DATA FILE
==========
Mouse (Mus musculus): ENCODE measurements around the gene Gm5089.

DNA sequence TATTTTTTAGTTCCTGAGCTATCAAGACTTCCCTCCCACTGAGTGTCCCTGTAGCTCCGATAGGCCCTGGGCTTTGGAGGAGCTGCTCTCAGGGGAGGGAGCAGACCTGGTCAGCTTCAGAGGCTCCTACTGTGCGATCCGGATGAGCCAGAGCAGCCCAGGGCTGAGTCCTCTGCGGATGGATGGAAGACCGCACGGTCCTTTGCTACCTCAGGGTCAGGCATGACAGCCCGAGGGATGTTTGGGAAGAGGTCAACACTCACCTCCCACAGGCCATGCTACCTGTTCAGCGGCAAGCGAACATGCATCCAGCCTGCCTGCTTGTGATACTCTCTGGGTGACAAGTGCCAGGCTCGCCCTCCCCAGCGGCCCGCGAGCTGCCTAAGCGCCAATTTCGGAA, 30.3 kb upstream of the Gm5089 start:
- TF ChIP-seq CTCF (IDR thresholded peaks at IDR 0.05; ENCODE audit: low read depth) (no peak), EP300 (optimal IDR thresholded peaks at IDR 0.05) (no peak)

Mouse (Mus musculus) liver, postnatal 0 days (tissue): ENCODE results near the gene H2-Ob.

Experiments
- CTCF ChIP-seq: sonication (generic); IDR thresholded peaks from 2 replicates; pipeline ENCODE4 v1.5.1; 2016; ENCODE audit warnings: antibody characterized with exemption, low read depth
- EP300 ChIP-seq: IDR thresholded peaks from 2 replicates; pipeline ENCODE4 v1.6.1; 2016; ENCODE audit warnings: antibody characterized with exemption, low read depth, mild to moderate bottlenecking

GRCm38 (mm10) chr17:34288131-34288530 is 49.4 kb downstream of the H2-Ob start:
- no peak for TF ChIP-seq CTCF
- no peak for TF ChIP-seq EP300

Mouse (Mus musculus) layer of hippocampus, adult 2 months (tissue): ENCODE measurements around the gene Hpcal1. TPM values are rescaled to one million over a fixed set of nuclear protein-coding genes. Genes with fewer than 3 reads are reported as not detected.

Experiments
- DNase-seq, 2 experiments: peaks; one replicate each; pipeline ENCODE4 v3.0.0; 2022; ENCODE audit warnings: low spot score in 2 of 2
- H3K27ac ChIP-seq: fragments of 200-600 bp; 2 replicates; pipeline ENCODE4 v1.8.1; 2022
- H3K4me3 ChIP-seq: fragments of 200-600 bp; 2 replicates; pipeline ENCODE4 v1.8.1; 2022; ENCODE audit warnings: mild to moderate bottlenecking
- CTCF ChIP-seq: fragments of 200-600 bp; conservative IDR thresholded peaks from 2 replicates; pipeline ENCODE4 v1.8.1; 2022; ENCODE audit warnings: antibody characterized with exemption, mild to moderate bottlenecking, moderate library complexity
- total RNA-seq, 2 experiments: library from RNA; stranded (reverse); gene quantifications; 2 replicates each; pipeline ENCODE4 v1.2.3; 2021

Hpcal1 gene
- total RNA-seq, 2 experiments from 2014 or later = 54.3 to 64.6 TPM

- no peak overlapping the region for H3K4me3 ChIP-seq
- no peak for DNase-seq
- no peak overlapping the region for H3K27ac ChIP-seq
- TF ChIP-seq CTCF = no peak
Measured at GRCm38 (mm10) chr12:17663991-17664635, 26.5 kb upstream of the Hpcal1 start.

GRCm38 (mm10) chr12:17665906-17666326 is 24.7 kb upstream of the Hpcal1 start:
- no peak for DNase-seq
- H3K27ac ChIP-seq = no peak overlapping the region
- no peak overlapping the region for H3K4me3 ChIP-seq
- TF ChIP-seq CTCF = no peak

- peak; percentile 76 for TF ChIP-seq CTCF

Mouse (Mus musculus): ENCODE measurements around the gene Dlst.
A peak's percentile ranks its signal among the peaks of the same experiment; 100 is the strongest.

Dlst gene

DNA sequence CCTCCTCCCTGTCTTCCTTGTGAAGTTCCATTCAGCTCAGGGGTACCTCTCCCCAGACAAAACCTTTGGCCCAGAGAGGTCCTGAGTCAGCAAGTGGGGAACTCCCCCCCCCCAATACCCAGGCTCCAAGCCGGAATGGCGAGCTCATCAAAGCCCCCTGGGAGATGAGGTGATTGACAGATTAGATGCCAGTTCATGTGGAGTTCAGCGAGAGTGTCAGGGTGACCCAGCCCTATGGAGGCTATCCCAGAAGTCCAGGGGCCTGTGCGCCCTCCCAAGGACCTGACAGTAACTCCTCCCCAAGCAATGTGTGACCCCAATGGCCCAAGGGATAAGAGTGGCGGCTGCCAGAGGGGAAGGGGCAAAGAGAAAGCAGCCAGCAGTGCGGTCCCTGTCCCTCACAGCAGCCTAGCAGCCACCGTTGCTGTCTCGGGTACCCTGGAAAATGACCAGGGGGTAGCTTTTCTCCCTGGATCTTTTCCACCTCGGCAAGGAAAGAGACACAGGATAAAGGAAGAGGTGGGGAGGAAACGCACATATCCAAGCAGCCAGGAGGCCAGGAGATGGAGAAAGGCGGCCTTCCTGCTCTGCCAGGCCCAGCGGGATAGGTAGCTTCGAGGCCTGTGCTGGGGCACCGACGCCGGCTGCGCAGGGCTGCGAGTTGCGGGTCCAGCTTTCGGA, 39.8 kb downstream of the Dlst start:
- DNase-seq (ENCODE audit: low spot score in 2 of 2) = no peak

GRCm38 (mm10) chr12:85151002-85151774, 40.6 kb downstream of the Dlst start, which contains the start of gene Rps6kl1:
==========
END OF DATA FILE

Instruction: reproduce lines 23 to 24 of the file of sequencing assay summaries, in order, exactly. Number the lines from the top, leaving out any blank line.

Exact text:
- TF ChIP-seq CTCF = no peak
Measured at GRCm38 (mm10) chr12:17663991-17664635, 26.5 kb upstream of the Hpcal1 start.